22 June 2016
Bodleian Libraries researchers will be demonstrating how they use high-tech scientific techniques to uncover hidden text and images on the Libraries' treasures at a special event taking place as part of Oxfordshire Science Festival.
Members of the public are invited to drop into the Weston Library on Saturday, 25 June for this Uncover the hidden event.
Visitors will be able to see hyperspectral imaging and Raman spectroscopy in action and to learn how they are being used in cutting-edge research. These technologies help to investigate some of the mysteries found on the pages of the Bodleian's precious books, manuscripts, maps and paintings. Both technologies are non-destructive and non-contact, making them ideal for analysing ancient and fragile items.
Hyperspectral imaging, once a niche technique used by astrophysicists to study the colour of stars, is used by Bodleian researchers to reveal text and images that have been worn away over the centuries or have been deliberately erased, amended or obscured. The hyperspectral scanner can also identify unknown substances and pigments with a high degree of accuracy.
'I've been amazed as the power of hyperspectral imaging since we acquired our scanner in 2014,' said David Howell, Head of Heritage Science at the Bodleian. 'We're delighted to be bringing our equipment out from behind closed doors to show the public.'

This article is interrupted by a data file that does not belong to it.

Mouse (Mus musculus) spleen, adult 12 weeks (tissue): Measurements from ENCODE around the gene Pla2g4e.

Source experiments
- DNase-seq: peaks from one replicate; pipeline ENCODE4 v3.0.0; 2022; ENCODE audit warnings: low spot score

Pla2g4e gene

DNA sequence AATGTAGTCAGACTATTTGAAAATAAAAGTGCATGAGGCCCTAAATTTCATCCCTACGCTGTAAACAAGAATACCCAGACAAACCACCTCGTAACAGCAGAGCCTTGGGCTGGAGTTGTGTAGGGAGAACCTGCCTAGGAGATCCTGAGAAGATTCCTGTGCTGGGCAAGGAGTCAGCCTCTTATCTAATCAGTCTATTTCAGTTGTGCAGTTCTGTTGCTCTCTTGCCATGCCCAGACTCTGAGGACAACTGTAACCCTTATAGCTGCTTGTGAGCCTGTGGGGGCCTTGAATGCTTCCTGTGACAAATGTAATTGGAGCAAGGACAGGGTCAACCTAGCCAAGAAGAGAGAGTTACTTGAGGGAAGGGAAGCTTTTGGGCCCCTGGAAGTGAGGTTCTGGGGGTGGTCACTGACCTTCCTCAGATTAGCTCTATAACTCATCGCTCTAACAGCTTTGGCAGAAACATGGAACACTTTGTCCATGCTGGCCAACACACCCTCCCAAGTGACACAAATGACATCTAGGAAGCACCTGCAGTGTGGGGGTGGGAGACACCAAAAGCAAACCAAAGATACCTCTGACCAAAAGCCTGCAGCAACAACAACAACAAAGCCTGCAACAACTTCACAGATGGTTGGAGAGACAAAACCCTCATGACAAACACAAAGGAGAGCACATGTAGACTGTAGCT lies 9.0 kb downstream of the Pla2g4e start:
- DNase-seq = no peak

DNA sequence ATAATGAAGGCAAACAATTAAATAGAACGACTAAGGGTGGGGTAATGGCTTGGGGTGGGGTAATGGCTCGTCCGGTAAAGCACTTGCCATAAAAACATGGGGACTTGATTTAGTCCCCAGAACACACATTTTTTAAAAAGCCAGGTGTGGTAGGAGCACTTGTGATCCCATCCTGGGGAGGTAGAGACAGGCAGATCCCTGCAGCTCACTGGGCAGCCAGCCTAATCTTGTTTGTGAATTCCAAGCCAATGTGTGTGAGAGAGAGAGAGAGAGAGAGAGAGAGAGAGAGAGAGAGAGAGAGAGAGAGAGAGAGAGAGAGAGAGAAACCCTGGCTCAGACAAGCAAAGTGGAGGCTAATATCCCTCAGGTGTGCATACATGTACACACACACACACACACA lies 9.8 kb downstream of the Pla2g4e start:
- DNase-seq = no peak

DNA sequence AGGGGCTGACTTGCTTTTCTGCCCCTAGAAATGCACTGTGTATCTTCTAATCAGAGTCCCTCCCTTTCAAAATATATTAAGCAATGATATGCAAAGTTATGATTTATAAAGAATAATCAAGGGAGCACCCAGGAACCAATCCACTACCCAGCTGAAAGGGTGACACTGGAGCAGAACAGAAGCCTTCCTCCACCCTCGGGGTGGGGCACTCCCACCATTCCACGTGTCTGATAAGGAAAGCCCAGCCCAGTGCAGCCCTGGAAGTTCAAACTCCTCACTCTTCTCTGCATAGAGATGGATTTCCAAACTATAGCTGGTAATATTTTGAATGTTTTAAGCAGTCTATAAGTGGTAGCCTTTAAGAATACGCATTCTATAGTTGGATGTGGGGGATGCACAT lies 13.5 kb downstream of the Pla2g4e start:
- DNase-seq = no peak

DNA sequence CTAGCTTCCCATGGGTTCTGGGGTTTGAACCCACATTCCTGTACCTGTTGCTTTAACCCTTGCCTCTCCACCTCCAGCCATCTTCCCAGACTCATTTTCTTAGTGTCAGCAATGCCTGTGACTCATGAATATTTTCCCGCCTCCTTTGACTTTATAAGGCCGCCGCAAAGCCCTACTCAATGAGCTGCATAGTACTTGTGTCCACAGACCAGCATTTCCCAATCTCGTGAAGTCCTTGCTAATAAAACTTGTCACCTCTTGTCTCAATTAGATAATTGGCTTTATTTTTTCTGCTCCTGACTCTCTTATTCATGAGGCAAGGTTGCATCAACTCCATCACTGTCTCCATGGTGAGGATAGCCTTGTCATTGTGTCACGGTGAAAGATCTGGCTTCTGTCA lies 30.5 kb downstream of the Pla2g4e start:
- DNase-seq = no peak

Howell will demonstrate the use of hyperspectral imaging in the Weston Library's Blackwell Hall. Visitors will be also able to see a digital display of his recent work, which includes revealing a hidden devil on a centuries-old Armenian gospel, clarifying the text of the famous Bakhshali manuscript, which includes the first use of zero, revealing a hidden picture of St Matthew on a gospel owned by Wadham College, and contributing to new discoveries about the Bodleian's early Mexican codices which are currently on display in the Weston Library.
One of Howell's collaborators, Kate Nicholson, a photochemist from the University of Northumbria, will be demonstrating Raman spectroscopy, which uses specially-designed lasers to determine the chemical nature of pigments for example indigo, vermilion and cochenille.
The two techniques being demonstrated are just some of the many approaches used by the Bodleian's Heritage Science team, which was established in 2012 to provide a better scientific and analytical understanding of the Libraries' collections. Heritage science, sometimes known as conservation research, is the application of scientific techniques and technologies to the study of cultural heritage, which can include books, artefacts, artworks and buildings.
'Our research at the Bodleian helps conservators to understand exactly what an item is made of or how it was made, which helps inform how objects are conserved and treated,' Howell said. 'We also work with curators and academics to fill gaps in our knowledge about our collections, for example our research on the 'painting by numbers' techniques used by botanical illustrator Ferdinand Bauer.'
Later this month Howell will be hosting a one-day symposium on hyperspectral imaging to bring together scholars and students in the relatively new fields of heritage science and imaging science. Speakers will include leading practitioners such as Fenella France from the Library of Congress in Washington DC and John Delaney from the National Gallery of Art in Washington DC. The event takes place on 30 June is sponsored by SEAHA (The